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#9
sam_86314
EDIT: My previous post here was about memory, though this clearly states that Kingston is keeping that. I really need to learn how to read.

Maybe HP will get better quality peripherals now?
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#10
Anvirol
This deal is hard to understand.
HP already has Omen gaming peripherals and HyperX isn't exactly top-dog in this product category.

If you put HyperX and Omen products next to each other, it would be hard to find any differences other than brand logo. HP could already manufacture similar products, so only justification I can find is to start using the HyperX brand of products.

I doubt both Kingston and HP will be making products under same HyperX brand, so will HP have to rename HyperX? Did they just throw away $500 million for nothing?
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#11
Kn0xxPT
HyperX has much more "gaming" expression than Omen ... HP is doing a smartmove here, there is no need to sustain "Omen" brand if they can use HyperX.
HyperX might no have the best of best products, but are far more unique and inspired for gamers IMHO.
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#13
xrror
Alright, now I can buy Hyper X accessories w/o supporting Kingston, that's a win in my book.

Kingston - the pioneer of SSD specification bait and switch - release a limited introductory run of a fast version for reviews (firmware 505), then immediately switch to slow NAND (firmware 506) for the mass produced model with the SSDNow V300.

When called out by AnandTech, Kingston basically flipped them the bird and hid behind the "up to XXX performance" marketing.
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#14
chstamos
Kn0xxPTHyperX has much more "gaming" expression than Omen ... HP is doing a smartmove here, there is no need to sustain "Omen" brand if they can use HyperX.
HyperX might no have the best of best products, but are far more unique and inspired for gamers IMHO.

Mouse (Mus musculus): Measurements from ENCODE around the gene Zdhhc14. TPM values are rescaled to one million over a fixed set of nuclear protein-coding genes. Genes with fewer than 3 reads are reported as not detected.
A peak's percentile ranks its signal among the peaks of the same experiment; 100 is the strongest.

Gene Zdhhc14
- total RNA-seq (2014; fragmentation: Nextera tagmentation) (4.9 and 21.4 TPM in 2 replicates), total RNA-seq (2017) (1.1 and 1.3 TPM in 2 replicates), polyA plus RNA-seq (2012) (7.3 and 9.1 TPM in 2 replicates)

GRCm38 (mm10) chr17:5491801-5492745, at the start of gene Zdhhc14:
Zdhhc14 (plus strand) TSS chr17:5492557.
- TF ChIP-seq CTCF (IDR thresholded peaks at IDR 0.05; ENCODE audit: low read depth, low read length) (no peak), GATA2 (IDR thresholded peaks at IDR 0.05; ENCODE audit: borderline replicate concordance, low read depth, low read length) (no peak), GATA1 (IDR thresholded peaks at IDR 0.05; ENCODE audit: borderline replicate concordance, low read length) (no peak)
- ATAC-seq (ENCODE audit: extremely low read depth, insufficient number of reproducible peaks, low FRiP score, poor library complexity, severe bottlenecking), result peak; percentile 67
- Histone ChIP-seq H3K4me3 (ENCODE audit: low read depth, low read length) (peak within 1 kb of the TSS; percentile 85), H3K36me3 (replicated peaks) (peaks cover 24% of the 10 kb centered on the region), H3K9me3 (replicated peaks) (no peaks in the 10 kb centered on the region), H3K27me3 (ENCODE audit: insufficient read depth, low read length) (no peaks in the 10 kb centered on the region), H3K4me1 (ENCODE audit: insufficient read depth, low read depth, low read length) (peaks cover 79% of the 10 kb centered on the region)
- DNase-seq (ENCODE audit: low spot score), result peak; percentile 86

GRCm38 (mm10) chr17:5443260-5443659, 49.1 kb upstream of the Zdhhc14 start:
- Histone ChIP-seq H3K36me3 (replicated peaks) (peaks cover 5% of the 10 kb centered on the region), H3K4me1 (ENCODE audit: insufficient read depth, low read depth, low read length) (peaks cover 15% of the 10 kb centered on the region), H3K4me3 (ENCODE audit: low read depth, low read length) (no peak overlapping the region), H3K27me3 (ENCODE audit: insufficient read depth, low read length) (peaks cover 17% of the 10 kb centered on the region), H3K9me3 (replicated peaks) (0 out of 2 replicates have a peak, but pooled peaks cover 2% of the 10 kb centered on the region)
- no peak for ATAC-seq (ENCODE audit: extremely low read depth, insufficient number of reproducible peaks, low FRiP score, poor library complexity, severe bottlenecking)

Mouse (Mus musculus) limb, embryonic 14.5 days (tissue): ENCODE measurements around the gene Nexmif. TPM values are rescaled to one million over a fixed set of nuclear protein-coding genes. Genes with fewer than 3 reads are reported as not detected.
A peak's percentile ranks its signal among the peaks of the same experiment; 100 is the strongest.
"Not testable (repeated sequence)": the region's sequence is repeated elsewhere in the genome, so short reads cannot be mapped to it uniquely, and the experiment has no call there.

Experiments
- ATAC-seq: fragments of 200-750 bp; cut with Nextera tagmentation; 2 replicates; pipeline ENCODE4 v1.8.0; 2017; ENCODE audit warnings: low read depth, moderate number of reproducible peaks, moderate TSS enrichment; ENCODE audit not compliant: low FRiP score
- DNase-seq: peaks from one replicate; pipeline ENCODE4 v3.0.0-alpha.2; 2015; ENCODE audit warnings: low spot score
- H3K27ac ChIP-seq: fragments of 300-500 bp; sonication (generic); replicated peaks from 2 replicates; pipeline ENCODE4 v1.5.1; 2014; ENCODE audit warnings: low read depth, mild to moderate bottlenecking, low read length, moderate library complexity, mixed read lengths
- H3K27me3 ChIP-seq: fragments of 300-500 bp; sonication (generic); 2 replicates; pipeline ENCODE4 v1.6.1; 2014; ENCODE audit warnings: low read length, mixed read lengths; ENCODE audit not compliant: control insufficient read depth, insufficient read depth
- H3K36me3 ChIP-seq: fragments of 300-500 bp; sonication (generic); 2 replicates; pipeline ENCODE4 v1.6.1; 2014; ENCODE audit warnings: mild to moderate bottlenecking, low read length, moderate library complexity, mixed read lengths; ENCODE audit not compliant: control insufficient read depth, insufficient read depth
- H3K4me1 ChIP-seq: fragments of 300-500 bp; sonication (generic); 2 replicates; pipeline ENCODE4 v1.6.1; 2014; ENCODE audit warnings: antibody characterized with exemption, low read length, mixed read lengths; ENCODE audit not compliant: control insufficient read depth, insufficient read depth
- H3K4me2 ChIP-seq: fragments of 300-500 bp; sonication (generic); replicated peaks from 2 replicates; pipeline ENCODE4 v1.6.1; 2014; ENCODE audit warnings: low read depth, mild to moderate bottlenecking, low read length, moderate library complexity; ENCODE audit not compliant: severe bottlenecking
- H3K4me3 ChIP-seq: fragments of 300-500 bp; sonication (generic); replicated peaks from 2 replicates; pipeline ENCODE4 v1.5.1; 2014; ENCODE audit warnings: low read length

Correct me if I'm wrong, but wasn't Omen much higher profile when HP acquired them? If they're interested in gaming peripherals they could have invested time and money in developing the Omen brand, instead of marginalizing it, as they did. HyperX had a good run under Kingston, Omen did not under HP. Perhaps HP intends to take gaming peripherals seriously, this time around. But given the choice, I'd much rather see HyperX spun off into an autonomous entity or kept under Kingston.
xrrorAlright, now I can buy Hyper X accessories w/o supporting Kingston, that's a win in my book.

Kingston - the pioneer of SSD specification bait and switch - release a limited introductory run of a fast version for reviews (firmware 505), then immediately switch to slow NAND (firmware 506) for the mass produced model with the SSDNow V300.

When called out by AnandTech, Kingston basically flipped them the bird and hid behind the "up to XXX performance" marketing.
I certainly understand your sentiment, but I'd still rather see HyperX under a company other than HP...
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#15
silentbogo
That's good news. Ditched Kingston as a brand many years ago. If HP manages to turn things around quality-wise, it might be on the table again.
I really hope it's not going the other way around.
AnvirolHP already has Omen gaming peripherals and HyperX isn't exactly top-dog in this product category.
Omen has a reputation of "relatively expensive" and HyperX has a reputation of "relatively cheap".
HP already has a decent lineup of cheap Omen-branded gear, but I assume it doesn't sell that well. At the same time Kingston lost their ground after years of dumping low-quality generic stuff as re-branded gaming parts/accessories/peripherals, and regardless of their constant obnoxious claims of "#1 in the world", they've already lost their footing to smaller and more flexible brands (who sells the exact same generic re-branded crap, but with higher QA standards, better support, and at lower margins). Just like w/ Razer and Steelseries, quality issues will eventually bite you in the ass.
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#16
m2geek
Oh dear...

Rest in peace HyperX.